For many, starting a business is a dream come true. Whether you are looking to provide your hometown with locally made goods or venturing into the agriculture business, becoming your own boss is a feeling unlike any other.
If you are in the process of lifting your startup business off the ground, you are most likely using your personal funds to get things going. In fact, Small Business Trends reports that personal funds account for more than 77% of small business financing methods. Talk about a lack of a financial work-life balance!
With many new small-business owners funding their dreams out of their own pockets, personal finances and work finances are becoming increasingly intertwined and difficult to keep track of. If you are using your personal funds to grow your business, it might be time to ask yourself if a business bank account is right for you.
At Landmark National Bank, we know the drive, commitment, and hard work it takes to get your small business up and running, which is why our friendly associates are here to answer a common question new business owners ask: Do I need a business bank account for my startup?
What is a business bank account?
Business bank accounts are like personal accounts, but they allow you to separate your finances and keep track of business-related expenses and transactions. These accounts let you take control of business’ cash flow, showcase your professionalism when customers pay you, and ensure you stay protected and legally compliant.
Am I legally required to open a business bank account?
Depending on what type of business you have, you might not be able to have a combined account for personal and business finances. If your business operates under a Doing Business As (DBA) name (a name that’s different from your name or from the legal name of the partnership, LLC, or corporation) you are legally required to open a business bank account (e.g., if your legal name is John Smith and your business operates under the name Smith Plumbing). Additionally, if you operate as a limited liability company (LLC), you must open a separate business bank account.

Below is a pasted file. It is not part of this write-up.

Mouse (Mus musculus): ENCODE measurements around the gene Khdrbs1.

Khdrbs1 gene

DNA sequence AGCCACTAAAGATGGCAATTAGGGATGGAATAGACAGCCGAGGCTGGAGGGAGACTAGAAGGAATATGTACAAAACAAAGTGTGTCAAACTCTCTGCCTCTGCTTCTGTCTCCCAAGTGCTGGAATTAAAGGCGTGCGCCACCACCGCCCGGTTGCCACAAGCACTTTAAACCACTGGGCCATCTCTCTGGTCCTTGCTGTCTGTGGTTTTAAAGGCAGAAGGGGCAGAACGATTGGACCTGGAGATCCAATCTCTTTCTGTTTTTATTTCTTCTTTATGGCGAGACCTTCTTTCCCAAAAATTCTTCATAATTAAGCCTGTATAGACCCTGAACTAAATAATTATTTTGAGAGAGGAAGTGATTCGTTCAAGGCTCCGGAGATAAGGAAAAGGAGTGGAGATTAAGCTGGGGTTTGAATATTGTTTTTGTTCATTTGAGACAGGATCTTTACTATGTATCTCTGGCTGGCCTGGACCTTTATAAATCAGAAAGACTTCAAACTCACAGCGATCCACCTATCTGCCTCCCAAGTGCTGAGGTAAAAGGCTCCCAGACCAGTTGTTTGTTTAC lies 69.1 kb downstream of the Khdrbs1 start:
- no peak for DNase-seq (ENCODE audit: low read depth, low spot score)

If you are in a partnership with a DBA or a sole proprietorship, you are not legally required to have a separate business bank account.
What are the benefits of business checking and savings accounts?
When it comes to separating your business and personal finances, there are many benefits that positively affect your business’ bottom line. Regardless if you are legally required to open a business bank account, having one will ensure you stay on top of your expenditures and payments received. Other key benefits include:
- Precise accounting records
- Accurate tax filings
- Detailed records and receipts
- Better business budgeting
- Clear growth opportunities
In addition, some business bank accounts are interest-bearing, meaning you can earn passive income at competitive rates.
What is required to open a bank account for my business?
Unlike opening a personal bank account, business accounts normally require a few additional documents. Common documentation requirements include:
- Social Security Number (SSN) if you are a sole proprietor or Employer Identification Number (EIN)
- State-issued Driver’s License or ID
- Business license
- SS4 IRS Notification Letter
- Article of Organization (for an LLC) or Articles of Incorporation (for corporations)
Open Your Business Bank Account at Landmark National Bank
At Landmark National Bank, we want to help you and your business succeed. No matter what your dreams are, our selection of business bank accounts will help you separate your personal finances, focus on the growth of your startup, and plan ahead for business opportunities. Plus, with our online and mobile business banking tools, you can view your statements, transfer funds, and pay business-related expenses all from your smartphone or tablet.
If you are ready to take your new small business to the next level, don’t hesitate to contact our experienced business banking associates today to find out what account is right for you.